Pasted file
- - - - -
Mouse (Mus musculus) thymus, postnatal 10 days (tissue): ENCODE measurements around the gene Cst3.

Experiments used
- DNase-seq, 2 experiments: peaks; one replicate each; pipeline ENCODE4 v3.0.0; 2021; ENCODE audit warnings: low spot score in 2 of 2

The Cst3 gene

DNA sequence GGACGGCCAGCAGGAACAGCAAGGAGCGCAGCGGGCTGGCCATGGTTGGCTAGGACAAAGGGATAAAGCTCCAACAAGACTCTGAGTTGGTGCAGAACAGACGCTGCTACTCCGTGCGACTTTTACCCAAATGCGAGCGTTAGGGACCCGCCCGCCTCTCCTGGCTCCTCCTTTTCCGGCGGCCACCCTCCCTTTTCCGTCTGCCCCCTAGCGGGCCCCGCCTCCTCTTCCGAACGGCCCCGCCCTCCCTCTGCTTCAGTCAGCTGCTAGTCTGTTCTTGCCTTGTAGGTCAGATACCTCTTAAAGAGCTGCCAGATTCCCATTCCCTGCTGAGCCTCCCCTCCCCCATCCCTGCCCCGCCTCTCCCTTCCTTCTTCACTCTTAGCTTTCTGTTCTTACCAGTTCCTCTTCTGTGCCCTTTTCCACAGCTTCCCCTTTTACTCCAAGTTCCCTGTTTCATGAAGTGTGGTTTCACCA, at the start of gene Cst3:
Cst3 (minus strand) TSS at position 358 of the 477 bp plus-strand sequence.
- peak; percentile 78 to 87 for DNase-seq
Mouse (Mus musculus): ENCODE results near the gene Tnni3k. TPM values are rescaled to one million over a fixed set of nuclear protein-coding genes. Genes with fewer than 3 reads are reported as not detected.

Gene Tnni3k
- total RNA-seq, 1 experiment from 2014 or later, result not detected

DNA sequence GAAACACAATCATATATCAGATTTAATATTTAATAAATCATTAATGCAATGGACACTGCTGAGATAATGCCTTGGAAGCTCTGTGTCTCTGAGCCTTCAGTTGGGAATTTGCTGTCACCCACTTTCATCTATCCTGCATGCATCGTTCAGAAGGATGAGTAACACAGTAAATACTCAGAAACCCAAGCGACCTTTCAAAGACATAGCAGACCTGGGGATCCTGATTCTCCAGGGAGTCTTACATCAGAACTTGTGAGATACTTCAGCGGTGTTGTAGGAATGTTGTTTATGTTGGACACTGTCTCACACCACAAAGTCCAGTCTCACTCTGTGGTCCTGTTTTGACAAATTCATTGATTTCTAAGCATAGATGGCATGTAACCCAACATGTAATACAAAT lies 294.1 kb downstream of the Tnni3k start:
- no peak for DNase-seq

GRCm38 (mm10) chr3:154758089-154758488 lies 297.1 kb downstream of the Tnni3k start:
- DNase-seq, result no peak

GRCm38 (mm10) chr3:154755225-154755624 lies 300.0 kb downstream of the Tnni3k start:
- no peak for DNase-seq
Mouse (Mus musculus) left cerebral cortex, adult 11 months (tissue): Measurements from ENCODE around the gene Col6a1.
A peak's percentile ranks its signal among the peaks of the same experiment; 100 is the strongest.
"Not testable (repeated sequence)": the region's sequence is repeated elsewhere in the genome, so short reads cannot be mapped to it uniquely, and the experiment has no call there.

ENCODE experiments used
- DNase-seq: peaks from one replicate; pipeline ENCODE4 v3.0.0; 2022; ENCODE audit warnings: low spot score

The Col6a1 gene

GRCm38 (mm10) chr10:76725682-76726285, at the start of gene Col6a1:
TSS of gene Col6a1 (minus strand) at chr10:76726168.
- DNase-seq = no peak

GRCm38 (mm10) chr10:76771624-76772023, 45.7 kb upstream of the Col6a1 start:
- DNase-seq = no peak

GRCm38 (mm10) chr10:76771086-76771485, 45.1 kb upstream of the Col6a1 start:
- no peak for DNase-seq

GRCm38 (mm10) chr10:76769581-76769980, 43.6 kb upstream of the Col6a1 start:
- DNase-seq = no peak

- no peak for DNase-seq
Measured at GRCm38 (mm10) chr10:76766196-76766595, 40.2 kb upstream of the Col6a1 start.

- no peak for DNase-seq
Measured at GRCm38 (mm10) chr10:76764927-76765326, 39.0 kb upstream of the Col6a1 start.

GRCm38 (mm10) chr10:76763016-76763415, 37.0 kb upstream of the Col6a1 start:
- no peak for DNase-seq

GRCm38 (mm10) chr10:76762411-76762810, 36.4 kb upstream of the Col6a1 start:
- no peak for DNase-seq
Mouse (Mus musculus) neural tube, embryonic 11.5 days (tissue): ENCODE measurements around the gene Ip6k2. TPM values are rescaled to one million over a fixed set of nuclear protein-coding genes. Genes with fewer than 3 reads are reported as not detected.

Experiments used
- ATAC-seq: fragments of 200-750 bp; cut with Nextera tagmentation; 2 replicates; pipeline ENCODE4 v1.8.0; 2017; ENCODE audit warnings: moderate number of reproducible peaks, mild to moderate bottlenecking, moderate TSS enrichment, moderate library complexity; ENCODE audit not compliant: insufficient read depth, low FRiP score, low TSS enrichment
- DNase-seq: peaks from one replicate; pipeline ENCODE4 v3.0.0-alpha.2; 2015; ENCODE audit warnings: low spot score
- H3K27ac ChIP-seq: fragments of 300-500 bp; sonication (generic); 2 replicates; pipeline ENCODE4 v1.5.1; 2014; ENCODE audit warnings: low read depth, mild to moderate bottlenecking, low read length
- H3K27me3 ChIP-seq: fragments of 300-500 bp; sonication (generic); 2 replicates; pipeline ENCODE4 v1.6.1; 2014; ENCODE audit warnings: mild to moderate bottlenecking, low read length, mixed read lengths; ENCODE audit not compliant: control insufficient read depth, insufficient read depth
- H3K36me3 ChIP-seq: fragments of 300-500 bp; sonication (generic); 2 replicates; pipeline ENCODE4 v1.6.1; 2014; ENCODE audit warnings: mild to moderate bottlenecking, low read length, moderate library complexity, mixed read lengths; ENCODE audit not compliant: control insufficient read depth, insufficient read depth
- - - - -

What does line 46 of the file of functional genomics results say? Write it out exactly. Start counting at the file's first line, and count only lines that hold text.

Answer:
- H3K36me3 ChIP-seq: fragments of 300-500 bp; sonication (generic); 2 replicates; pipeline ENCODE4 v1.6.1; 2014; ENCODE audit warnings: mild to moderate bottlenecking, low read length, moderate library complexity, mixed read lengths; ENCODE audit not compliant: control insufficient read depth, insufficient read depth